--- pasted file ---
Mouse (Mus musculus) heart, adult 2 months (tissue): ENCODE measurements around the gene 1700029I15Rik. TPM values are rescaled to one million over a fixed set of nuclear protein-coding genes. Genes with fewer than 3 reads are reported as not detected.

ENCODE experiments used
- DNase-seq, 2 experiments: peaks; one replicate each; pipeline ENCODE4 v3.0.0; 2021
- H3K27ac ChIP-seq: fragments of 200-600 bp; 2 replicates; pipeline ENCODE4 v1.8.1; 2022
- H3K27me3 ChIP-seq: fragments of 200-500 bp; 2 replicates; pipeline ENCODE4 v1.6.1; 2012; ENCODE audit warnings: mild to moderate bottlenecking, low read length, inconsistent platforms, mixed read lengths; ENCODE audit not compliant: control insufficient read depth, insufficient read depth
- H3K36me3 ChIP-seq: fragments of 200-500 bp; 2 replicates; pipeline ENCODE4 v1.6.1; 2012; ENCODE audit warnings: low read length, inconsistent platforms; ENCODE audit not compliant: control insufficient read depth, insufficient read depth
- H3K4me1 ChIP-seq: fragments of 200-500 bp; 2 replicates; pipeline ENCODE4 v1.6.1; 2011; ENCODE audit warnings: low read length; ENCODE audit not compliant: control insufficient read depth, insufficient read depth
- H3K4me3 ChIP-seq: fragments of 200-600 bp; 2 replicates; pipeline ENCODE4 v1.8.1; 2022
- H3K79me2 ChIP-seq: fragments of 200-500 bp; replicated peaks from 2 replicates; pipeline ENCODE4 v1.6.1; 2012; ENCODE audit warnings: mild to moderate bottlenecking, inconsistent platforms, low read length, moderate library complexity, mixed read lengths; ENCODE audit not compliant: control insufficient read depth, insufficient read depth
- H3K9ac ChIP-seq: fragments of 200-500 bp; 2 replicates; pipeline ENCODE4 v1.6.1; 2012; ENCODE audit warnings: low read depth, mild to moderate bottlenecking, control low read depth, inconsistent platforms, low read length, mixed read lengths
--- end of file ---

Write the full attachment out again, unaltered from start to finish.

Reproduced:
Mouse (Mus musculus) heart, adult 2 months (tissue): ENCODE measurements around the gene 1700029I15Rik. TPM values are rescaled to one million over a fixed set of nuclear protein-coding genes. Genes with fewer than 3 reads are reported as not detected.

ENCODE experiments used
- DNase-seq, 2 experiments: peaks; one replicate each; pipeline ENCODE4 v3.0.0; 2021
- H3K27ac ChIP-seq: fragments of 200-600 bp; 2 replicates; pipeline ENCODE4 v1.8.1; 2022
- H3K27me3 ChIP-seq: fragments of 200-500 bp; 2 replicates; pipeline ENCODE4 v1.6.1; 2012; ENCODE audit warnings: mild to moderate bottlenecking, low read length, inconsistent platforms, mixed read lengths; ENCODE audit not compliant: control insufficient read depth, insufficient read depth
- H3K36me3 ChIP-seq: fragments of 200-500 bp; 2 replicates; pipeline ENCODE4 v1.6.1; 2012; ENCODE audit warnings: low read length, inconsistent platforms; ENCODE audit not compliant: control insufficient read depth, insufficient read depth
- H3K4me1 ChIP-seq: fragments of 200-500 bp; 2 replicates; pipeline ENCODE4 v1.6.1; 2011; ENCODE audit warnings: low read length; ENCODE audit not compliant: control insufficient read depth, insufficient read depth
- H3K4me3 ChIP-seq: fragments of 200-600 bp; 2 replicates; pipeline ENCODE4 v1.8.1; 2022
- H3K79me2 ChIP-seq: fragments of 200-500 bp; replicated peaks from 2 replicates; pipeline ENCODE4 v1.6.1; 2012; ENCODE audit warnings: mild to moderate bottlenecking, inconsistent platforms, low read length, moderate library complexity, mixed read lengths; ENCODE audit not compliant: control insufficient read depth, insufficient read depth
- H3K9ac ChIP-seq: fragments of 200-500 bp; 2 replicates; pipeline ENCODE4 v1.6.1; 2012; ENCODE audit warnings: low read depth, mild to moderate bottlenecking, control low read depth, inconsistent platforms, low read length, mixed read lengths